Passing the #PMP Exam: Inputs and Outputs—Scope Knowledge Area



 1. Introduction

In this next series of posts on memorizing the processes, we move on to the final step 6, which is memorizing the INPUTS & OUTPUTS associated with each of the 42 processes. In order to breakdown the memorization into more bite-size chunks, I am going to break down this topic into at least 9 posts, one for each knowledge area. (There may be some knowledge areas that require more than one post.)

This post covers chapter 5 of the PMBOK® Guide, which covers the Scope Knowledge Area. This knowledge area contains 5 processes, three of which are in the Planning Process group, and two of which are in the Monitoring & Controlling Process Group.

2. Review of processes in Integration Knowledge Area

As a review, here is a chart which gives a summary of the processes themselves, plus the tools & techniques used as part of that process.

Process
Number & Name
Process Description Tools & Techniques
5.1 Collect Requirements Defining and documenting stakeholders’ needs to meet the project objectives. 1. Interviews

2. Focus groups

3. Facilitated workshops

4. Group creativity techniques

5. Group decision making techniques

6. Questionnaires and surveys

7. Observations

8. Surveys

 

5.2 Define Scope Developing a detailed description of the project and product. 1. Expert judgment

2. Product analysis

3. Alternatives identification

4. Facilitated workshops

 

5.3 Create WBS Subdivides project deliverables and project work into smaller, more manageable components.

 

1. Decomposition
5.4 Verify Scope Formalizing acceptance of the project deliverables with the customer.

 

1. Inspection
5.5 Control Scope Monitoring status of the project and product scope and managing changes to the scope baseline. 1. Variance analysis

3. Definition of inputs, outputs

The inputs for a given process are the documents or results of other processes that are used in order to do the process. The results of going through the process are the outputs. These outputs are then used as inputs for some other process.

4. Generic inputs

Before we start, there are two “generic” inputs that are used in many, many processes. The term “generic” inputs is not to be found in the PMBOK® guide; that’s just my term I made up in our study group to clue people in to the fact that they are included as an input in more processes than you could probably name off the top of your head.

A. ENVIRONMENTAL ENTERPRISE FACTORS (EEF)

This is the “company culture”, or factors that are external to the project but which influence the project’s success. These can include the company databases and, in particular, the project management software used by the company.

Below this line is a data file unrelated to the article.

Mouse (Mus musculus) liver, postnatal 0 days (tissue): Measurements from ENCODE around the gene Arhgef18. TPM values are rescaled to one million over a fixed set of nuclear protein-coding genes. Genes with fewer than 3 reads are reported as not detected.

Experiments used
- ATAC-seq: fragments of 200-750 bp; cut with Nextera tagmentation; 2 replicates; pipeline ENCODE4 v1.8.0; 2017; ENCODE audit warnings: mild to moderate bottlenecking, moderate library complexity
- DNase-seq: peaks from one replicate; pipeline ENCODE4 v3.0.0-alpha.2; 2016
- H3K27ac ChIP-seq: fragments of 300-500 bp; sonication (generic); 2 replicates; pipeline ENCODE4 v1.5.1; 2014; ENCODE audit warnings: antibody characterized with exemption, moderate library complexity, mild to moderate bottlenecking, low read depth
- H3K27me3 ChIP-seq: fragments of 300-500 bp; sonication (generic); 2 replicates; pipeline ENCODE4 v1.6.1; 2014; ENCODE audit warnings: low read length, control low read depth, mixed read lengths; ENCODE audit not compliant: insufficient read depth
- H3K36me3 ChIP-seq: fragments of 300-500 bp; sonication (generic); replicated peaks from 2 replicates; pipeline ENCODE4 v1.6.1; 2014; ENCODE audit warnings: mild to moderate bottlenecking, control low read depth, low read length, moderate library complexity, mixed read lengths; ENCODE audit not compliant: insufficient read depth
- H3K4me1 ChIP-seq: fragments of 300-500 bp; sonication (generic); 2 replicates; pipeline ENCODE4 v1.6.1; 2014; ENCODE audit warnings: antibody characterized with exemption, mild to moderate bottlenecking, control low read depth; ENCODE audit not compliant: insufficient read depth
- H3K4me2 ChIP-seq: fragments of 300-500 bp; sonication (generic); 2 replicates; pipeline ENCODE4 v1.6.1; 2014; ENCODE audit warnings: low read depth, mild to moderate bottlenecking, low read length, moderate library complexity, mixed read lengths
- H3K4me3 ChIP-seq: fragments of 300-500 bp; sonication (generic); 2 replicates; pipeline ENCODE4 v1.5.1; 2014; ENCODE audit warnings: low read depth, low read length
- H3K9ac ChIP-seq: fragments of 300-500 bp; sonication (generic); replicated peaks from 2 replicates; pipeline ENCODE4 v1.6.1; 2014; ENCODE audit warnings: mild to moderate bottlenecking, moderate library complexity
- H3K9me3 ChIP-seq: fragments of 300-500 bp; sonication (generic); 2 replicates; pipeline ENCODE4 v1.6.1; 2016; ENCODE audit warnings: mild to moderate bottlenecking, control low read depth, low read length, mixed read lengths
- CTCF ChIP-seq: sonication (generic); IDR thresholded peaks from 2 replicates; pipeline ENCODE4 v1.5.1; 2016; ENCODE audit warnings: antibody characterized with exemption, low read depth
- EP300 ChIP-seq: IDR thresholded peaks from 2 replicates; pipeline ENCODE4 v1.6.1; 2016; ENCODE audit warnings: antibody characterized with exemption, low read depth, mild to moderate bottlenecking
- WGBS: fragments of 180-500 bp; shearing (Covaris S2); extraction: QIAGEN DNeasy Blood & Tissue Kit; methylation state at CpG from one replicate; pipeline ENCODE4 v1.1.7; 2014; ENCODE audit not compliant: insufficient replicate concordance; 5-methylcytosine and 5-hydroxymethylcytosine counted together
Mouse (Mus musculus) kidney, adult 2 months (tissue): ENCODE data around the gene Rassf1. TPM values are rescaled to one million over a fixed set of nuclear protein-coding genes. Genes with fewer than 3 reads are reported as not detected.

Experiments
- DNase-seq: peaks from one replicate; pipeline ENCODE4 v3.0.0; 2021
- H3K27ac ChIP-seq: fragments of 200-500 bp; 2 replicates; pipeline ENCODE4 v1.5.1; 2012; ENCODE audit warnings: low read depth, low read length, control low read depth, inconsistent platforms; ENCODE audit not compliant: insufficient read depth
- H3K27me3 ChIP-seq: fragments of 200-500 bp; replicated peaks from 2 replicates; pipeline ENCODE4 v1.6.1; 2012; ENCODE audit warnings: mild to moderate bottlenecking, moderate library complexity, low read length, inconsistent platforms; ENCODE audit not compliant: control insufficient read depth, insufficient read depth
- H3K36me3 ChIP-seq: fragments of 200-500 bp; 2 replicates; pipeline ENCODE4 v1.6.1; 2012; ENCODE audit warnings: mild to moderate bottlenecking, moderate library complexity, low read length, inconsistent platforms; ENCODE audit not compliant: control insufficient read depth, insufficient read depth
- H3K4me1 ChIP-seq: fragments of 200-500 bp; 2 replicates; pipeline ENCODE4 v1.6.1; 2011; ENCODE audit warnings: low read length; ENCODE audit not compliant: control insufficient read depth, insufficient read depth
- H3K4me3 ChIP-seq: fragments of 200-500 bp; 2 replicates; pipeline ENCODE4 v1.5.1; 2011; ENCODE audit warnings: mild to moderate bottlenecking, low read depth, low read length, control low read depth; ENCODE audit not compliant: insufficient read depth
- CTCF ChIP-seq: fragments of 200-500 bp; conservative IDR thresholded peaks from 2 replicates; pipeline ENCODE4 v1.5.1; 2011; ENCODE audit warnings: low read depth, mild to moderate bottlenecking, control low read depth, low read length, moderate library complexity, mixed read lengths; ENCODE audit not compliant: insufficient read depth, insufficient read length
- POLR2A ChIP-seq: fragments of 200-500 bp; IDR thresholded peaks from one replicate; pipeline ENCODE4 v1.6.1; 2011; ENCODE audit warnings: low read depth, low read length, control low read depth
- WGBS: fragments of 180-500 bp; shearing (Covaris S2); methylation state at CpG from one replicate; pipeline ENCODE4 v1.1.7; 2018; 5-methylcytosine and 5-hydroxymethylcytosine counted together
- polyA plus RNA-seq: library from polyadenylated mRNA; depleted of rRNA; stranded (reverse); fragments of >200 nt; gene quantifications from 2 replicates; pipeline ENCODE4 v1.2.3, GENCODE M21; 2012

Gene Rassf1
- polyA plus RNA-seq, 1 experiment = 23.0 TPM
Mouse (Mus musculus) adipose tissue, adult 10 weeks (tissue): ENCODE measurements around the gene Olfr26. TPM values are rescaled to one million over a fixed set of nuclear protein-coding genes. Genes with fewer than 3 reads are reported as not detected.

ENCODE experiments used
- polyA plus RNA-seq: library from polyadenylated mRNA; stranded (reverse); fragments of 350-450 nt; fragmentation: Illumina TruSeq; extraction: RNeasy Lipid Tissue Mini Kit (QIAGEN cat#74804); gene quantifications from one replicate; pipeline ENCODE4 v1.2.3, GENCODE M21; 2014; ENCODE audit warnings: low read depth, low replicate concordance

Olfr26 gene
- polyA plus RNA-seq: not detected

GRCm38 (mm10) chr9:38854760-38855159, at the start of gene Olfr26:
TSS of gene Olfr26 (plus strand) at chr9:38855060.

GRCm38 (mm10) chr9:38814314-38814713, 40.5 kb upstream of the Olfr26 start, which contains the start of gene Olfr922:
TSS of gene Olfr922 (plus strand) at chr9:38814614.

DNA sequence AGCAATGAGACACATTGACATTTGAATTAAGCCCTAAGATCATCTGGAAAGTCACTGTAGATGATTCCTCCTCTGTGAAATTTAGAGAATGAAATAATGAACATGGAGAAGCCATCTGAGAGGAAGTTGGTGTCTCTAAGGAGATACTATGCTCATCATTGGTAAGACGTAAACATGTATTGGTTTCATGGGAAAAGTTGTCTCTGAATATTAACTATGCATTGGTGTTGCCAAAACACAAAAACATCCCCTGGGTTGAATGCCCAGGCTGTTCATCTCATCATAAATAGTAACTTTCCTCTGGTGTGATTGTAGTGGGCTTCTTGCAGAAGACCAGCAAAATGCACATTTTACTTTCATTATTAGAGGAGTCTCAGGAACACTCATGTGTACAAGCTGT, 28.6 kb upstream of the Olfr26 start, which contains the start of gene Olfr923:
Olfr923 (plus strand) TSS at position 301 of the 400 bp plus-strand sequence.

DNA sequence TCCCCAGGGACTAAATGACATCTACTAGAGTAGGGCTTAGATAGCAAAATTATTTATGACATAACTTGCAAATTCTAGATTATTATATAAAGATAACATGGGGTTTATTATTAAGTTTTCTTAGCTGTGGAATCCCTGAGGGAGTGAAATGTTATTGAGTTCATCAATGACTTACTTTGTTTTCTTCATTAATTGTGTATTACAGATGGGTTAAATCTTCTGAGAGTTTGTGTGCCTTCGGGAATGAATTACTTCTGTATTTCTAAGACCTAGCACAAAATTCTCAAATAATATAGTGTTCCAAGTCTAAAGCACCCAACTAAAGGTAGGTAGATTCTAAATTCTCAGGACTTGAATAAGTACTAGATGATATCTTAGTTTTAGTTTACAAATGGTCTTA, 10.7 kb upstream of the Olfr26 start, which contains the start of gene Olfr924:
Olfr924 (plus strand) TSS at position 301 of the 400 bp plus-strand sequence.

B. OPERATIONAL PROCESS ASSETS (OPA)

Written procedures, policies, and guidelines that are used by the company to guide all operations, including projects. Lessons learned would be an important part of OPA.

Think of the operational process assets as the “hard copy” (written procedures), and the environmental enterprise factors as the “soft copy” (software and the company culture or “unwritten rules” that govern how work is done).

NOTE: Tools & Techniques will be listed for the purpose of completeness and for reference, but their detailed description will be omitted, because it is contained in the blog posts specifically covering Tools & Techniques for that knowledge area.

5.1 COLLECT REQUIREMENTS

.

In the process Collect Requirements, you define and document stakeholders’ needs to meet the project objectives, and you define and manage customer expectations.

INPUTS

5.1.1 Project charter

The process is done by analyzing the information contained in the project charter, which contains high-level project requirements and a product description. From these detailed product requirements will be developed.

5.1.2 Stakeholder register

The process is done by analyzing the information contained in the stakeholder register. From the stakeholder register, those stakeholders can be identified who might have pertinent information on detailed project and product requirements.

TOOLS & TECHNIQUES

5.1.1 Interviews

5.1.2 Focus groups

5.1.3 Facilitated Workshops

5.1.4 Group creativity techniques

5.1.5 Group decision making techniques

5.1.6 Questionnaires and surveys

5.1.7 Observations

5.1.8 Surveys

OUTPUTS

5.1.1 Requirements documentation

The whole purpose of this process is to take high-level requirements and make them more detailed.

The requirements document describes how individual requirements meet the business need for the project. The document lists all the requirements categorized by stakeholder and priority.

5.1.2 Requirements management plan

This plan documents how the requirements will be analyzed, documented, and managed throughout the project.

5.1.3 Requirements traceability matrix

This matrix lists the requirements to their origin (i.e., from which stakeholder) and traces them throughout the project life cycle to see if they have been met. It also can link the requirements to the business and project objevtives. Fnally, it can provide a structure for managing changes to the product scope.